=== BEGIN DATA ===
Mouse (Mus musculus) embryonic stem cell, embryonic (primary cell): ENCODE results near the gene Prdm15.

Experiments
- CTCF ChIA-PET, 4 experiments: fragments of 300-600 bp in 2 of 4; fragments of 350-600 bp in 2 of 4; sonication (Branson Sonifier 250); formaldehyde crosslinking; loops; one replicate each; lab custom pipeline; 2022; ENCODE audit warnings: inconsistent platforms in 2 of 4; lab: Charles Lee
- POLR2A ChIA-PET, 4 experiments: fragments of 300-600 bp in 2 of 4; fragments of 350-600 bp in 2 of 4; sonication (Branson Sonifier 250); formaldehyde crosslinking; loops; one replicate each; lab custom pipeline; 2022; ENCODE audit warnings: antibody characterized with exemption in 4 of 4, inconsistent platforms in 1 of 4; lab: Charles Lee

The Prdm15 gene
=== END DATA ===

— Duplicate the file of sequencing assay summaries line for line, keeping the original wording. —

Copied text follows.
Mouse (Mus musculus) embryonic stem cell, embryonic (primary cell): ENCODE results near the gene Prdm15.

Experiments
- CTCF ChIA-PET, 4 experiments: fragments of 300-600 bp in 2 of 4; fragments of 350-600 bp in 2 of 4; sonication (Branson Sonifier 250); formaldehyde crosslinking; loops; one replicate each; lab custom pipeline; 2022; ENCODE audit warnings: inconsistent platforms in 2 of 4; lab: Charles Lee
- POLR2A ChIA-PET, 4 experiments: fragments of 300-600 bp in 2 of 4; fragments of 350-600 bp in 2 of 4; sonication (Branson Sonifier 250); formaldehyde crosslinking; loops; one replicate each; lab custom pipeline; 2022; ENCODE audit warnings: antibody characterized with exemption in 4 of 4, inconsistent platforms in 1 of 4; lab: Charles Lee

The Prdm15 gene